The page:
SPREE by Meg Tuite

Mom has an entire fortress of pillows that she readjusts around her body. 

“Barricading my skin against bedsores. Stay in one place for too long and you’ll have to order another ass from Walgreens.” Amber prescription bottles layer her bedside table. She marks the empties with a black X, doesn’t throw them away until a refill has been secured. 

Rustling toes mow through bed sheets as Mom drags up another mini-vodka with her feet. The bottomless cascade of that clear liquid is her Niagara Falls. She is queen of the mini-island. Bottles are stashed away in pockets, beds, pillows, shoes, drawers, seat cushions. She buys tiny airplane-size bottles and layers the counter with them at the Walgreens every Monday, Tuesday, Wednesday, and Thursday. 

“I’m not a weekender,” she tells the clerk. “The Friday cattle who line up here are absurd, like accountants and flags.” No matter who’s behind the register, Mom is told that the larger bottles are much cheaper. She’s not an idiot. She loads up her empty purse with them, holds her hand up to her mouth as though it’s a secret and whispers to the clerk, “Hide the evidence. You get it, right?” Every time they laugh as though this is some kind of code that every customer, whether living in a cardboard box or a three-story house with kids doesn’t access.

“Elvirus, I’ve been calling you,” she says, as though I can’t hear the wheels of her guttural, somnolent chant, rutting over and over in my head. 

“We’re going shopping. Light Mom a cigarette and get her a glass of ice for her vodka.” She doesn’t call me by my chosen name and speaks in third person after a few drinks. “Don’t forget her lemon, Elvine,” she thrums through a bloom of smoke. 

By the time I get back with her glass, she’s dressed in one of her slinky 70s dresses. 

This mimicry exhibits all the features of someone’s mom, but not mine. My mom only goes out for liquor. Her hair is combed. She isn’t wearing her shredding nylon nightgown, with coffee-splotched stains and cigarette holes anymore. 

I stare in the mirror. I still look like her kid. My bangs are crooked and I wear stagnant knock-offs with shoulder pads, budding breasts polyp through Mom’s darts, pleated jean skirts and shiny pink, green and red blouses with moving motifs of lava lamp patterns, fringe and bell-bottoms from the pioneer days of Mom’s closet. I have a gift for reassembling the backwash material with scissors and safety pins. 

“Do we need to lock the door?” Mom searches her purse for a key she doesn’t possess, as we walk out into infested air, thick with all the lives before it. 

Mom and I slog through Harwood Avenue to catch a bus five blocks away. She wavers on a slight incline with her head and upper torso two steps ahead of the rest of her. She doesn’t drive anymore. I was eleven when I drove us home after Mom had one of her panic attacks, slammed over a curb into the yard of someone’s rummage sale. She didn’t hit anybody, but faces unhinged from the broken-down armoire, bicycles, toolsets, clothes, toys and astrology books they’d been rummaging through.

Mom’s hands were claws. Too much white hovered around the persecuted gray of her eyes. I had to unclench her fingers from the steering wheel and sit on top of her. When we got home, she shut the door to her room and didn’t come out for a few days. Dad whispered, ‘menopause’, but I knew this was no kind of pause.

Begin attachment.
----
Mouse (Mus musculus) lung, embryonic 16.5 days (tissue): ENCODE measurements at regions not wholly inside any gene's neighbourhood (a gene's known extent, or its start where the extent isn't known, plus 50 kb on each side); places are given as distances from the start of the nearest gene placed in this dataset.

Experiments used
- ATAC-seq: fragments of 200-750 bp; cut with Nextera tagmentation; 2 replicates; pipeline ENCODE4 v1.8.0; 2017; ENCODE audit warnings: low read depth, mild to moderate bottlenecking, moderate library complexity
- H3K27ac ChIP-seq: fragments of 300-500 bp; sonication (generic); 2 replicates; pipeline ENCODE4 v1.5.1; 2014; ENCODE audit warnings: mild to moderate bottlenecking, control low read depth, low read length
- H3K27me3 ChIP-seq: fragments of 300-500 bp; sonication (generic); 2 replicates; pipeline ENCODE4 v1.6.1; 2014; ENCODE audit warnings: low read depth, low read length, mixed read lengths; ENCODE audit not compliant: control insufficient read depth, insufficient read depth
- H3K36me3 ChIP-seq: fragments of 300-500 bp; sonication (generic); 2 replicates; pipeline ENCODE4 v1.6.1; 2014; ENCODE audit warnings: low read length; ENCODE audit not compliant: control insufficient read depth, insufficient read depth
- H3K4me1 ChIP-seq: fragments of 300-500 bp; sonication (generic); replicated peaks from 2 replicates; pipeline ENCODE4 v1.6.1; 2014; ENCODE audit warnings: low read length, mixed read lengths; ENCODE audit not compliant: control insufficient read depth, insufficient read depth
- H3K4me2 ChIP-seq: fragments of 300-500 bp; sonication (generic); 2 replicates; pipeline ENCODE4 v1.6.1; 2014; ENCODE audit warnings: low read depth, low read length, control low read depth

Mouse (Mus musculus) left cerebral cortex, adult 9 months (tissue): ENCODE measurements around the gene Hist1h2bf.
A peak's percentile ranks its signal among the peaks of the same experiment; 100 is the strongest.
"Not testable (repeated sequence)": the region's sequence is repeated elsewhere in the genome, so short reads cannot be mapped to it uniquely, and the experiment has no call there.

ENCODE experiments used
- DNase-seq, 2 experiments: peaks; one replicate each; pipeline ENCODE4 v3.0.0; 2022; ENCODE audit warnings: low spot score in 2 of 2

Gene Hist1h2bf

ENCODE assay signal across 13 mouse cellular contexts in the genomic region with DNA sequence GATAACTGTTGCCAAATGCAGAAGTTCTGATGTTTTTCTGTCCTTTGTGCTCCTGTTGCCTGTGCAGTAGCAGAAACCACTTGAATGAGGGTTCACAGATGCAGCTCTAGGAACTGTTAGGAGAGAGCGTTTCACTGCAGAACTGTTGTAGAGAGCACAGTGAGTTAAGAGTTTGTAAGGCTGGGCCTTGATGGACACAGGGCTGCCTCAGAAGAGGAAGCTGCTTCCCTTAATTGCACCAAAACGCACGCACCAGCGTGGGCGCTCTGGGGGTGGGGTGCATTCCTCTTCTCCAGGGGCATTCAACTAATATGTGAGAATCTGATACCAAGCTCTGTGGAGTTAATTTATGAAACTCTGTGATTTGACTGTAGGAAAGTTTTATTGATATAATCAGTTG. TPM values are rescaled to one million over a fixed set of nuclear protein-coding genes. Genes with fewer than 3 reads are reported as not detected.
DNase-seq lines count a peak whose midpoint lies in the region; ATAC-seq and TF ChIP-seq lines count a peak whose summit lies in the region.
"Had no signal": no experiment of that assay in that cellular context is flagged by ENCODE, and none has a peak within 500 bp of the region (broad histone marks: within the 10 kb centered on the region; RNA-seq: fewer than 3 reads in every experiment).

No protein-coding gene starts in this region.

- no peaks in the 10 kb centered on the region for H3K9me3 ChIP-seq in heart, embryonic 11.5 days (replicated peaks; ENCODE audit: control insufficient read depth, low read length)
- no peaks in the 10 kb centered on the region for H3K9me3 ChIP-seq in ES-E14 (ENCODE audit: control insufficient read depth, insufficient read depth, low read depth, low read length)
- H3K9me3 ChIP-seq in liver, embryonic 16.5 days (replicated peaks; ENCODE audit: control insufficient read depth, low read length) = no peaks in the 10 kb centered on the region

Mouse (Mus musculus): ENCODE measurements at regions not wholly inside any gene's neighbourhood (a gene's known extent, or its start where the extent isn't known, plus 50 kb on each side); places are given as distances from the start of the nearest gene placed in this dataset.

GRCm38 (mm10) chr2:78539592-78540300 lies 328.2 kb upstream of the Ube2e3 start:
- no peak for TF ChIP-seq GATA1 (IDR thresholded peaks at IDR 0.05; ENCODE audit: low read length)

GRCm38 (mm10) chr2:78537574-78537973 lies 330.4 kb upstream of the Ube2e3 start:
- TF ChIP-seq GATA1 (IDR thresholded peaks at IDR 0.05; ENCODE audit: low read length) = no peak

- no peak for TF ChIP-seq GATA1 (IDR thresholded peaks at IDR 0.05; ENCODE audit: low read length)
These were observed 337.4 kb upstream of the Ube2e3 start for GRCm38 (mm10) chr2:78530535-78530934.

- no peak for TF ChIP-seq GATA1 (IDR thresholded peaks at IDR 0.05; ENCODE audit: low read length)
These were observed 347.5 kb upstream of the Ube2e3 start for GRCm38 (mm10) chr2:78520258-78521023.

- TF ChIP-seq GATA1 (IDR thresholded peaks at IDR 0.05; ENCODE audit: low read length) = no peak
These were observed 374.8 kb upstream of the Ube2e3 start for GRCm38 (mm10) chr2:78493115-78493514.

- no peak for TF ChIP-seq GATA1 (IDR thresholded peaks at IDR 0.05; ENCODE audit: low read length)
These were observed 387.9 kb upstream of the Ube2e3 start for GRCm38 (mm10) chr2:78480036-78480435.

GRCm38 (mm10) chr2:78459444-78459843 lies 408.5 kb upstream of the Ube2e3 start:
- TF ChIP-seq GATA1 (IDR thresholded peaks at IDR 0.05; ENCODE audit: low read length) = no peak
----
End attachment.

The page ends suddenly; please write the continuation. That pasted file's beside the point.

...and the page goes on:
We got off the bus in front of the “old bag” second-hand store. 

“These clothes are married to a history you can feel. They didn’t come from cheap labor in China. Check the labels,” Mom says. 

I’m fourteen, don’t check labels. I rake through racks to find something normal that will fit me. Some lady with a skin-rippled overlip keeps threading silent eye-pong accusations in my direction as she folds sweaters and talks to the woman behind the counter. They have the exact same haircut. “A mutt is a mutt,” she says. “You don’t have any idea what you’re getting. You remember that guy who had the same mutt for like ten years and they find him mauled in his backyard. I mean, that’s the chance you take when you go to one of those shelters. With a pedigree, you can check out the parents of the litter and know what you’re bringing home.” The other lady looked bored like she’d heard this shit before. Overlip glanced over at me. “You can only take six items in the dressing room, honey. Six.” She held up six ringed fingers. 

Mom was already in a dressing room. I could see the maxi dresses looped over the door. It was either nightgowns or slinky dresses and I loved when she dressed up even when she wasn’t going anywhere. That meant Mom was back in the world with us. 

This place wasn’t an easy score. The women were checking my every move. “Here, honey, let me help you. What size are you? Six?” So much for a free one. Mom never helped. She wasn’t the Mom who talked with women. She could care less what transpired between us. Her universe placated one being. Mom bought me a pair of jeans and some sandals and said yes to all the dresses. After we got back on the bud walked the few blocks to get home, Mom unzipped the dress she was wearing and had two more on underneath. She ripped them off. “That feels much better. I was getting hot. Honey, can you get me a few lemons?”

“You stole those dresses?”

“No one else could have pulled these dresses off, Elvatross, let’s be definitive. I was saving the ladies a few hangers.”


Meg Tuite is author of four story collections and five chapbooks. She won the Twin Antlers Poetry award for her poetry collection, Bare Bulbs Swinging. She teaches writing retreats and online classes hosted by Bending Genres. She is also fiction editor of Bending Genres and associate editor at Narrative Magazine.  http://megtuite.com.
 

Art by Bob Schofield @anothertower

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